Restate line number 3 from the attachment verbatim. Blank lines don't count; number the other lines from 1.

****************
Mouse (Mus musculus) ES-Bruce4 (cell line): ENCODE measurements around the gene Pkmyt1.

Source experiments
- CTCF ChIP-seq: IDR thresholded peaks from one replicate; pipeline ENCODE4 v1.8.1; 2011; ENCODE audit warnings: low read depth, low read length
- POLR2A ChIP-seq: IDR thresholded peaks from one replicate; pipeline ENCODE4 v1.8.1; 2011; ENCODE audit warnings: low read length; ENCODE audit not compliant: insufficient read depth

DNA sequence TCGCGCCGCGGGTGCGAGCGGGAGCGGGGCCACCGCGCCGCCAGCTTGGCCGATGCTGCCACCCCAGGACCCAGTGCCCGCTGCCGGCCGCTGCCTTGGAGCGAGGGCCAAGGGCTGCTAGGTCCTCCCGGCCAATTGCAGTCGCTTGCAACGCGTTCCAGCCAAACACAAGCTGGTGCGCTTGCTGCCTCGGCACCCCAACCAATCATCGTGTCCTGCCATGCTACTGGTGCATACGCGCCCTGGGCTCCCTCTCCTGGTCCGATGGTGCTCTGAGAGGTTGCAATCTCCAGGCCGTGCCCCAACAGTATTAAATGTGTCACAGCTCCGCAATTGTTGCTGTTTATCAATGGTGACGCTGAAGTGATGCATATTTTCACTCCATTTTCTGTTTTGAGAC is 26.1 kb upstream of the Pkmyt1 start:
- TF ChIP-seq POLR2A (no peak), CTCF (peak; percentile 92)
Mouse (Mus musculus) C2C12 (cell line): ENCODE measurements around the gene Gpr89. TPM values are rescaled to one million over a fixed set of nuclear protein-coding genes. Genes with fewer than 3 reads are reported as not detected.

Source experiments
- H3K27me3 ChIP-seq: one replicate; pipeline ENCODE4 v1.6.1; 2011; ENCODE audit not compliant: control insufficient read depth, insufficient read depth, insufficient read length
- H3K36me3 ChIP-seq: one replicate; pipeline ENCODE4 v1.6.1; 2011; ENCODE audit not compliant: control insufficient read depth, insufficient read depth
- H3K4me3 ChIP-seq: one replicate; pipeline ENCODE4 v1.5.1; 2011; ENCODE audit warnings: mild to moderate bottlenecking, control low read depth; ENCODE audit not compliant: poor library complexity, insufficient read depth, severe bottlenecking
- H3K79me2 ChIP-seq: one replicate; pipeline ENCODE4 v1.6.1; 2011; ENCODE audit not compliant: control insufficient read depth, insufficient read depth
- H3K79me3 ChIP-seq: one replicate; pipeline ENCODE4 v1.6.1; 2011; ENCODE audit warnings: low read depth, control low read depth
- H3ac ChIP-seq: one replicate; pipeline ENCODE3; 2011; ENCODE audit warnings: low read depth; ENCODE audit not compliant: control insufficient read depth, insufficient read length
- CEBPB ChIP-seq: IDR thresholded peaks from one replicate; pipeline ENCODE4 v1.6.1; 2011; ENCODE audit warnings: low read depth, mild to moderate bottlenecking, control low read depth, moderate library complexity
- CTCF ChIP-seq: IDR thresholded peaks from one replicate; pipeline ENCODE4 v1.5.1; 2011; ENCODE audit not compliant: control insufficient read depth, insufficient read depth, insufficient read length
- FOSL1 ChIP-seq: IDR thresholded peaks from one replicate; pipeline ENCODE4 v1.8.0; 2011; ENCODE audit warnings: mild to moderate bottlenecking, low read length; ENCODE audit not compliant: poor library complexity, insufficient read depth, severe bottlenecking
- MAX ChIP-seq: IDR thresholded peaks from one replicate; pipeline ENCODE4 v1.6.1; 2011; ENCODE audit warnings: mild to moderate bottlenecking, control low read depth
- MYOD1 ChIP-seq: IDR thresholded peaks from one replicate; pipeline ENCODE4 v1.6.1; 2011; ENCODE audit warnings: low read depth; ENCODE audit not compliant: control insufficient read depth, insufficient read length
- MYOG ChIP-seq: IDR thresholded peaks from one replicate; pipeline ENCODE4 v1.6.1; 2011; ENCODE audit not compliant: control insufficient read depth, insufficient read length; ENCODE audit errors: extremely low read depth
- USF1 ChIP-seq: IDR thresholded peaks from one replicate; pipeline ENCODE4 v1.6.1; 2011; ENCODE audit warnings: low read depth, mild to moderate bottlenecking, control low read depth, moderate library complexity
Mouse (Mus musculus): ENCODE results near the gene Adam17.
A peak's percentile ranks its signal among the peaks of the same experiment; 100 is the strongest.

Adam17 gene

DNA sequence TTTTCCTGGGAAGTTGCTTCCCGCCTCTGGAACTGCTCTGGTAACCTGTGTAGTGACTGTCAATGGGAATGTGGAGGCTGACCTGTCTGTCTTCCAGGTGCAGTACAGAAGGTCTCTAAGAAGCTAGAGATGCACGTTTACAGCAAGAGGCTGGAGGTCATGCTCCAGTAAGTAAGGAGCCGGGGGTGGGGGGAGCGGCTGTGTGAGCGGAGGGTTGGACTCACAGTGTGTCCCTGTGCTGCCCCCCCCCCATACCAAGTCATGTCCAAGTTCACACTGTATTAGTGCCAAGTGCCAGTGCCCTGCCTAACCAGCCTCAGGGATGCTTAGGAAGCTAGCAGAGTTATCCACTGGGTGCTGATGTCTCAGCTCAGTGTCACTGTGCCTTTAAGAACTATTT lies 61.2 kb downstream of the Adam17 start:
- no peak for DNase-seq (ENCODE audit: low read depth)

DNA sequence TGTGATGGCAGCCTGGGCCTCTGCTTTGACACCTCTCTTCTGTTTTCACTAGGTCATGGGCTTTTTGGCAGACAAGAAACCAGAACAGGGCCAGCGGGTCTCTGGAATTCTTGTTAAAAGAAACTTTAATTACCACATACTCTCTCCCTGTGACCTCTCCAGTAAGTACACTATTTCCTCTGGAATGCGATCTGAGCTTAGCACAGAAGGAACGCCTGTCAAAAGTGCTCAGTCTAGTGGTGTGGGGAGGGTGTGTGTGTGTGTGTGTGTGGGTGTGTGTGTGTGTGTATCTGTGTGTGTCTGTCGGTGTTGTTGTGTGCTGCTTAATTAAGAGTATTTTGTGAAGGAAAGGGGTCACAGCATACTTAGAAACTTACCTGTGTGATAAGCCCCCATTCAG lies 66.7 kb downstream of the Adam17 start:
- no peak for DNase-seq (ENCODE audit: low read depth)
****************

- CTCF ChIP-seq: IDR thresholded peaks from one replicate; pipeline ENCODE4 v1.8.1; 2011; ENCODE audit warnings: low read depth, low read length